The Center appointed Gabriela Kennedy as the sole panelist in this matter on November 26, 2009. The Panel finds that it was properly constituted. The Panel has submitted the Statement of Acceptance and Declaration of Impartiality and Independence, as required by the Center to ensure compliance with paragraph 7 of the Rules.
The Complainant owns a number of service mark registrations and applications consisting of the word “swoopo” in jurisdictions including Germany, the United States, Canada and the European Union. The service mark applications and registrations cover auction services. The Complainant has used the SWOOPO mark in commerce since at least August 2008. The Complainant obtained their first registration for their service mark “SWOOPO” in Germany on April 16, 2009.
The Complainant runs a credit bidding auction service via its website, which is accessed through the Complainant's various domain names, including <swoopo.com>, <swoopo.co.uk>, <swoopo.de>, <swoopo.es> and <swoopo.at>. The Complainant's website has over 2.5 million registered users and has conducted over 180,000 auctions since its launch in August 2008. The Complainant has spent substantial sums in advertising its auction services since the launch of the website.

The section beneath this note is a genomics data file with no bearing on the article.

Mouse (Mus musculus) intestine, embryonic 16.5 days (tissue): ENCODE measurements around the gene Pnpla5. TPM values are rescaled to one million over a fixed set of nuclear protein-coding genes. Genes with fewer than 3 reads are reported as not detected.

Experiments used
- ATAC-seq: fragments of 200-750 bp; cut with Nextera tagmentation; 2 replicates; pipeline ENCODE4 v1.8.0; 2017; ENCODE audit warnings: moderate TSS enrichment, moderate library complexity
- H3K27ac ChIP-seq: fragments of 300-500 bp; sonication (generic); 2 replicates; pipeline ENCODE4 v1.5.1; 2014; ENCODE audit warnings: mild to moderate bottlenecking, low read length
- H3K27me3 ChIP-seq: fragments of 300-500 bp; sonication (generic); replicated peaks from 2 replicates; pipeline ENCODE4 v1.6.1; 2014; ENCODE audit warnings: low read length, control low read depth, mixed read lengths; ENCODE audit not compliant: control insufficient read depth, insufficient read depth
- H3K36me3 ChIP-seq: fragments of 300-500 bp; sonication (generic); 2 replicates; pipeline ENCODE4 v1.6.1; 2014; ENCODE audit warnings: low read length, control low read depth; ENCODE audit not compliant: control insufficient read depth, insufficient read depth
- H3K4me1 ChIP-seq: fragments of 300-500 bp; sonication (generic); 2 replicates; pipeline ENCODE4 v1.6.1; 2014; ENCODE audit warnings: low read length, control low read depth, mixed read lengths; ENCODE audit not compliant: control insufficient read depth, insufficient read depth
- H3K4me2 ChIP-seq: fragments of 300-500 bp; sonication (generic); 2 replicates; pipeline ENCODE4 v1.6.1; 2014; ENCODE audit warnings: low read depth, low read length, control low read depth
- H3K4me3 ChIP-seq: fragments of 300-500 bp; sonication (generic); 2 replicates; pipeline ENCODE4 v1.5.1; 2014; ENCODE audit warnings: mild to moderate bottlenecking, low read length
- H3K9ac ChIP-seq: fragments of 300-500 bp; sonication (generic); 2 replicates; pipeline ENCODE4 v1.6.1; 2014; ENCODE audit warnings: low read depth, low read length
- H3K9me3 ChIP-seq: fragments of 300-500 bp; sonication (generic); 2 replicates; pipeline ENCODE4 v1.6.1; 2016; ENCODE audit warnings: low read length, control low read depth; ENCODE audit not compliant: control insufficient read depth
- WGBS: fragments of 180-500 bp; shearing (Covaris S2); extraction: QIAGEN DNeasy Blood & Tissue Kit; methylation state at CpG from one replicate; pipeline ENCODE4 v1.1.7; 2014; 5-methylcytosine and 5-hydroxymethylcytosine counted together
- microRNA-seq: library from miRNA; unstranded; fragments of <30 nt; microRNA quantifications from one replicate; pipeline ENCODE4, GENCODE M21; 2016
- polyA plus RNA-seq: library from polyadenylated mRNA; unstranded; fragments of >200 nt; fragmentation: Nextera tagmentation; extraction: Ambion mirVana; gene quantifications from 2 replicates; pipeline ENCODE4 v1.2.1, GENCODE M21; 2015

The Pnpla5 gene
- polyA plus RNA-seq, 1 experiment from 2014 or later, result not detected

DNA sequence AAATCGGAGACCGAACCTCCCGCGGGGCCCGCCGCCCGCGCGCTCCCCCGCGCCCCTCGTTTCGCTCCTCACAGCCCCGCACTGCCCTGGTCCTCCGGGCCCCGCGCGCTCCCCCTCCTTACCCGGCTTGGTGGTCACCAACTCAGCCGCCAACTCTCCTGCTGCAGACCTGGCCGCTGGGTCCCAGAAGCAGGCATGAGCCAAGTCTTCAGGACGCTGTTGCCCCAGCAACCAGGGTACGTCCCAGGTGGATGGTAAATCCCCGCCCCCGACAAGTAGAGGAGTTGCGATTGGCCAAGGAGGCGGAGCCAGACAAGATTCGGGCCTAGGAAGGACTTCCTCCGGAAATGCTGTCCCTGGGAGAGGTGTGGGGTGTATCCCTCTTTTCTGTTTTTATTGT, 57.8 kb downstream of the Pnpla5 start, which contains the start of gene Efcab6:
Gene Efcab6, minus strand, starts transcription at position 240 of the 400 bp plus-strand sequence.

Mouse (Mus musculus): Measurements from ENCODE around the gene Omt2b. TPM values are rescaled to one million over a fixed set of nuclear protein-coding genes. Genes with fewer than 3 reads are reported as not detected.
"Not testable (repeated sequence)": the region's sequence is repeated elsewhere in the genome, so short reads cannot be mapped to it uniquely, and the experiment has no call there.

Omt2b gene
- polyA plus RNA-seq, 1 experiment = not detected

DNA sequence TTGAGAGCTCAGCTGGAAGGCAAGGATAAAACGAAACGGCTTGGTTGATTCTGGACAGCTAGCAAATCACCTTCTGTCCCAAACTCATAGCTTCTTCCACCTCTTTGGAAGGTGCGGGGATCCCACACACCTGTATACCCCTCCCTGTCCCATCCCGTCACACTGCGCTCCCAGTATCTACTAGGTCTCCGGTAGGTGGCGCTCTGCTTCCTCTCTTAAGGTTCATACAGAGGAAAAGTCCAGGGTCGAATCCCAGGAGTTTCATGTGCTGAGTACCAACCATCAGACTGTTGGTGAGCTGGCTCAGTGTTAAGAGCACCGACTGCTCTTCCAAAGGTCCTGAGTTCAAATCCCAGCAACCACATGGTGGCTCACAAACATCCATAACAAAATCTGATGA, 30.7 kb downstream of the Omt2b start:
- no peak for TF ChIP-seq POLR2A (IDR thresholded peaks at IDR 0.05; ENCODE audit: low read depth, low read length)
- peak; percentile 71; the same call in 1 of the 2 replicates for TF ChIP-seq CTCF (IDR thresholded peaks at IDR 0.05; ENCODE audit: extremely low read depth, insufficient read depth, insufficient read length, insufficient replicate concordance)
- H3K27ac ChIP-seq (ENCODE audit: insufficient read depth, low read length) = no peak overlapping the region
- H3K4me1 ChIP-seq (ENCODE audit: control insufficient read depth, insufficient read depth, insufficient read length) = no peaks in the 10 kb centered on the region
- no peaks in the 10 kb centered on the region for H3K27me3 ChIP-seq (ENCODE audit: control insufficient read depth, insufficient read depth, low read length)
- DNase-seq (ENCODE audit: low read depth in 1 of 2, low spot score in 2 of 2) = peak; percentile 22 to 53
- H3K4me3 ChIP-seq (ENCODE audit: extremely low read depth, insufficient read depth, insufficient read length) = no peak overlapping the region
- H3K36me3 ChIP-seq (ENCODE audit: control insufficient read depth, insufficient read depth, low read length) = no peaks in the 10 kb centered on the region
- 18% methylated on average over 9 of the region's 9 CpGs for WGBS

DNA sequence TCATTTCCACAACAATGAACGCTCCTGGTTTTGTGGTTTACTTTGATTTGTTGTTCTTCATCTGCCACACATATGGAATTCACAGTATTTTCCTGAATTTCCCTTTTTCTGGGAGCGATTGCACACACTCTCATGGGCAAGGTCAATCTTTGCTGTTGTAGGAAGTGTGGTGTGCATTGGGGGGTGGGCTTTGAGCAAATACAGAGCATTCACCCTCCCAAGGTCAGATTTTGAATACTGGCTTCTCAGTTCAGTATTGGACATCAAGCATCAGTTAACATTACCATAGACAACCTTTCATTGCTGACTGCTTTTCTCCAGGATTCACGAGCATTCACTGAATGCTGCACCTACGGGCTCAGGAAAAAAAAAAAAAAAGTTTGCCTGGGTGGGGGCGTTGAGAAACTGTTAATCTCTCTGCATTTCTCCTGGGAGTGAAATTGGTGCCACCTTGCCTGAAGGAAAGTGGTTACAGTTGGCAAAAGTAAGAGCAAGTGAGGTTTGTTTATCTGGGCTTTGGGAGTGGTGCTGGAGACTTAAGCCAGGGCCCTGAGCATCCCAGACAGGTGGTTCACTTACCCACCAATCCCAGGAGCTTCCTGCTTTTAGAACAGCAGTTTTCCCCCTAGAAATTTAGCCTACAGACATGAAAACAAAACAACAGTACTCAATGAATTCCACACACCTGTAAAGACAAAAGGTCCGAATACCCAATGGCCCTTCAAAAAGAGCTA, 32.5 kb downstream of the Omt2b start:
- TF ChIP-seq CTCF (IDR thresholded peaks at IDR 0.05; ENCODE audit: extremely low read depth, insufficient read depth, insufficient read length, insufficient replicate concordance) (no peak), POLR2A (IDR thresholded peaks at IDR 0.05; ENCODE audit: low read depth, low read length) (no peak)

The Domain Names were registered on the following dates:
<aswoopo.com> was registered on April 24, 2009
<cloneswoopo.com> was registered on December 28, 2008
<swoopoauction.com> was registered on December 28, 2008
<swooportal.net> was registered on February 5, 2009